During the “60-second commercial” portion of a networking event, a chiropractor gave his laundry list of chiropractic services. Then he ended his commercial with the phrase, “Do you know someone with a spine? I can help them.” Everyone laughed and said it should be easy for him to find business “except maybe in Washington.”

Even though the population of people with spines is very large, the ability for him to acquire customers may be harder than one might think. While everyone in the room knew people who “qualified” to be his patient, including themselves, the question that still lingered in their minds was who is an ideal patient to refer to the chiropractor? Because of that question, he will receive few referrals.

The chiropractor’s lack of a specific target customer made his message too generic. He did little to connect his services to a particular audience’s needs. He therefore left people wondering what area does he specialize in, why is he different, why should someone go to this chiropractor instead of someone else, and most importantly why are his services important to me or someone I know?

Many small businesses, like this chiropractor, are trying to be too many things to too many people. They assume the wider the audience the more likely their brand will succeed. These businesses consider everyone a possible customer. When it comes to reasons to buy, they are often relying on the potential customer to fill in the dots. Even though these small businesses spend a considerable amount of time telling us what they can do and how they do it, the customer never sees specific reasons to consider the company’s product nor why they should buy from that particular business.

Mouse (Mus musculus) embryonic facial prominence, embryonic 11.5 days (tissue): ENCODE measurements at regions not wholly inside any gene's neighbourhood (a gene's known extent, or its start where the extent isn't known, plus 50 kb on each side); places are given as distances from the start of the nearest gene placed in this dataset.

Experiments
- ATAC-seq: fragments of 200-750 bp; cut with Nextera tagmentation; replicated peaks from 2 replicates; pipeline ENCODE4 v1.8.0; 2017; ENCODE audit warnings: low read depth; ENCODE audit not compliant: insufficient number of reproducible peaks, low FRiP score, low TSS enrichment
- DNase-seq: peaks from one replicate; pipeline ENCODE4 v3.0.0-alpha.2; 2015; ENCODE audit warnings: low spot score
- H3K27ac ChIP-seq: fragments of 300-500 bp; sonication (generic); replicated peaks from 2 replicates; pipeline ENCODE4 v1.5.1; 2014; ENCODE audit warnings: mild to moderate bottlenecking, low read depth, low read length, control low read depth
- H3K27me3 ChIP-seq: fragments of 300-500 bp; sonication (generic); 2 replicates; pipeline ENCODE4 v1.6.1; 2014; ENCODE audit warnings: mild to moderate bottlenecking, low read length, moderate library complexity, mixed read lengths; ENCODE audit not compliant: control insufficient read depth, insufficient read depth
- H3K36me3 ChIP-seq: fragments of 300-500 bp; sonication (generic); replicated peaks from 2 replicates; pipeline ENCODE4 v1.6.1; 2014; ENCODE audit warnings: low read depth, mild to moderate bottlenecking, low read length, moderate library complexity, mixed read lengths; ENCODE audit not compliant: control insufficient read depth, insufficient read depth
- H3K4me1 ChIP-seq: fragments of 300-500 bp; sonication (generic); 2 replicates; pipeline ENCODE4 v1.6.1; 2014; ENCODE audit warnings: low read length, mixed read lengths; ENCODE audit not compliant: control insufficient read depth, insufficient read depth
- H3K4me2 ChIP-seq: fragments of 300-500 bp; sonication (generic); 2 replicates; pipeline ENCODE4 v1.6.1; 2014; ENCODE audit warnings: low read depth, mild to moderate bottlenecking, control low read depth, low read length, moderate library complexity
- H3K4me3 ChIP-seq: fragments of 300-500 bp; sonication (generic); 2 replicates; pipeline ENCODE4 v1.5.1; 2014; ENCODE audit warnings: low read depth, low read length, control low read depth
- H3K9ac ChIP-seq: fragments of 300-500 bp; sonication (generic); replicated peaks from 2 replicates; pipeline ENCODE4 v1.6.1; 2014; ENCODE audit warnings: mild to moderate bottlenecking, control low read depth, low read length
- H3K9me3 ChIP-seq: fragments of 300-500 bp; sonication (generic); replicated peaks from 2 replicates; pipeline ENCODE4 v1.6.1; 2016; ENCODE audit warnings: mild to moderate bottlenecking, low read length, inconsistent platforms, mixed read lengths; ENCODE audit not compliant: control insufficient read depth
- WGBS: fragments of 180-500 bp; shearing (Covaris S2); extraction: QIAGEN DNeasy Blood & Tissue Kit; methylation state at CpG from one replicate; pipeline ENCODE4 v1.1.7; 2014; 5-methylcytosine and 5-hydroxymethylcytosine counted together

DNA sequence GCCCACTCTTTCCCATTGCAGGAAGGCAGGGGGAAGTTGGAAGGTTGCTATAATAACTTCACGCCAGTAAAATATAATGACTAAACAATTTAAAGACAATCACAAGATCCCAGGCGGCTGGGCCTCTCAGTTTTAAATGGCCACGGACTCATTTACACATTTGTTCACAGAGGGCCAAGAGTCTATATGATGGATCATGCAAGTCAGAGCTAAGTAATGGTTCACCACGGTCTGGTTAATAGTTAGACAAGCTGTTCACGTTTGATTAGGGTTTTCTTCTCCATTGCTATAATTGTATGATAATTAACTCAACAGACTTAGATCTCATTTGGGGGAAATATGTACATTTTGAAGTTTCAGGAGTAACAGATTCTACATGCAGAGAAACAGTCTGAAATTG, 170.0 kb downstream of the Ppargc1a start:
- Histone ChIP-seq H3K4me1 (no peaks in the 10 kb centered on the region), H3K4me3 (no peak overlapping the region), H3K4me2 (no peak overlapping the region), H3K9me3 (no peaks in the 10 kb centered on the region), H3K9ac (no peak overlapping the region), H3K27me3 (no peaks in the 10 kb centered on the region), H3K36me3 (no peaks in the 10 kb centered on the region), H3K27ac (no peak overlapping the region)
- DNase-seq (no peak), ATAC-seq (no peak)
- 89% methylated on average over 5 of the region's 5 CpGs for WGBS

Small businesses need to focus on matching up with a narrow group of “the right people” and to stop watering down their offerings and messages to appeal to the masses. By understanding who the business best matches up with, they can better identify potential prospects which fit the ideal target profile.

Once a small business has established a list of ideal target customers, it can begin to examine the specific products and messages those customers are looking for. The company then can construct offerings, create extraordinary experiences, develop true relationships and build passion amongst those customers. This will make it easier to recruit and retain loyal brand advocates.

So instead of marketing to everyone with a spine, spend some time profiling the right people to do business with and develop products and messages which exceed expectations and turn these people into fans of your business who will do everything in their power to see that your small business succeeds.

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